In February 2022, an evaluation team from the Centre for Communication, Cultural and Media Studies at Queen Margaret University in Edinburgh was commissioned by Creative Scotland to undertake an evaluation of the Culture Collective. The first part of this evaluation is now published; you can read the evaluation here or download a PDF below.

Part One of the evaluation aims to provide a snapshot of the Programme during its first phases of activity, looking at progress, outcomes and developments from across the 26 projects. The purpose is to build on what the Programme is achieving, collating perspectives on what is important about the Programme for communities, creative practitioners and with respect to cultural policy.

Here are some key highlights to note:

  • So far the projects in the Culture Collective programme have created 493 roles and employment opportunities, many of which are being rolled over into the next phases of the projects, along with additional posts planned by some projects
  • What is evident is that the projects are reaching deep into localities, engaging many communities including some of the most vulnerable groups and those especially impacted by the Pandemic
  • An important feature of the Culture Collective, and one which all of the projects have found to be empowering and enabling, was the absence of an extensive and explicit set of outcomes that every project was required to deliver. Instead, they were free to shape their projects in response to what mattered to artists and communities in the place they were working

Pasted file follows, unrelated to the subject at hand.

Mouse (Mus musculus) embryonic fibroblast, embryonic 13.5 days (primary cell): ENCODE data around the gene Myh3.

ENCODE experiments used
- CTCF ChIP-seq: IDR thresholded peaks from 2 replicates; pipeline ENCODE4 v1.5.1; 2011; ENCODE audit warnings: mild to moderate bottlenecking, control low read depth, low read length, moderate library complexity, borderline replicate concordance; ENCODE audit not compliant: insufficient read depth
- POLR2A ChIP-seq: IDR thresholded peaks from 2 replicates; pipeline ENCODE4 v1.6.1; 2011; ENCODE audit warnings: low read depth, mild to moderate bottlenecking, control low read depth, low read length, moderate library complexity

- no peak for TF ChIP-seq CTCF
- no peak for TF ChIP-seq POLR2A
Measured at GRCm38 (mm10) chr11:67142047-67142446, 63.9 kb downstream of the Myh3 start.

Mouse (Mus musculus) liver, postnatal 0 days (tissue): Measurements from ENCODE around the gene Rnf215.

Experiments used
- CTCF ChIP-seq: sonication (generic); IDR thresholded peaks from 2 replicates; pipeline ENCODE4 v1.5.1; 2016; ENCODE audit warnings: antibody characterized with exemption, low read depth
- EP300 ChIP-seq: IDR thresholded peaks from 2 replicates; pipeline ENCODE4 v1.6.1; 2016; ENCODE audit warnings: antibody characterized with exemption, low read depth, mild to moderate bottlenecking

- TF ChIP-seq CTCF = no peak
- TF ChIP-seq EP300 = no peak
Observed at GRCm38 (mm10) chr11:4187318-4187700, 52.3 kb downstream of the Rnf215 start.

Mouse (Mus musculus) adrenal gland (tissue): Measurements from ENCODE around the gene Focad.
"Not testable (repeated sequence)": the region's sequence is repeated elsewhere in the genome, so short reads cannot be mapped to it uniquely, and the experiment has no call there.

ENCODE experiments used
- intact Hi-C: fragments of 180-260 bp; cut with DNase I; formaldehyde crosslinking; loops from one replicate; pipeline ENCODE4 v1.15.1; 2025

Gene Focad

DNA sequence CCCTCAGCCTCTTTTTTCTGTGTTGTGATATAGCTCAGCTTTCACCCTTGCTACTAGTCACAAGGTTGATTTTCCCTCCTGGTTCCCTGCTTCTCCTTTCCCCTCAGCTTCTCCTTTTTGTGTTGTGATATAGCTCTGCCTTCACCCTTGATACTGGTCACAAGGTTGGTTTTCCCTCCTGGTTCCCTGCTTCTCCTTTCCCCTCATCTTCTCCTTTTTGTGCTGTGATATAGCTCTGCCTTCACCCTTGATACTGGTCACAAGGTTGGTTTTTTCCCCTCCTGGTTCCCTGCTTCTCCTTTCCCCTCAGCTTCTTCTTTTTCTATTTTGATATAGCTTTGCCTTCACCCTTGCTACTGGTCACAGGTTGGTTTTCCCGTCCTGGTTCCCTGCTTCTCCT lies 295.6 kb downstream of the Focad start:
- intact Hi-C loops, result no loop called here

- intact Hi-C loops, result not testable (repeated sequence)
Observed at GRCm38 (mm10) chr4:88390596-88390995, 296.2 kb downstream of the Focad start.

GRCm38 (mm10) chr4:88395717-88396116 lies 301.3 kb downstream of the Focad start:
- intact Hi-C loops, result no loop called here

• Key elements that projects identify as enabling factors in the success of their work include: training and support for practitioners, collaboration, partner buy in, having access to the right spaces and facilities and a patient, committed and multi-year approach to funding and a supportive cultural policy context

The next phase of the evaluation research gathers further data to build on the insights that have been generated so far, including: final figures from the projects on employment and community engagement; stories of impact for participants, communities, creative practitioners, partnering organisations and other Programme stakeholders; illustrations of key enabling factors in action, showing what can be achieved when such conditions are in place; different ways of working across the Programme; and perspectives on what the Programme has created that can build sector practice for the future, enhance modes of funding support and stimulate further policy support.

Commenting on the findings Professor David Stevenson, Dean of Arts. Social Science and Management at QMU, and member of the research team, said:

“Our report shines a light on the immense potential of the Culture Collective programme to build on its current successes. The programme has not only provided communities with a platform to share their stories, but it has also sparked conversations about the significance of cultural policy in fostering social inclusion and creativity. It is clear that the unique, flexible, and long term support offered by the Programme has enabled artists to make work responsive to each place, with more meaningful community-centred engagement.”

The next stages of the research take the form of case studies and surveys. Keep an eye out for Part Two toward the end of the year.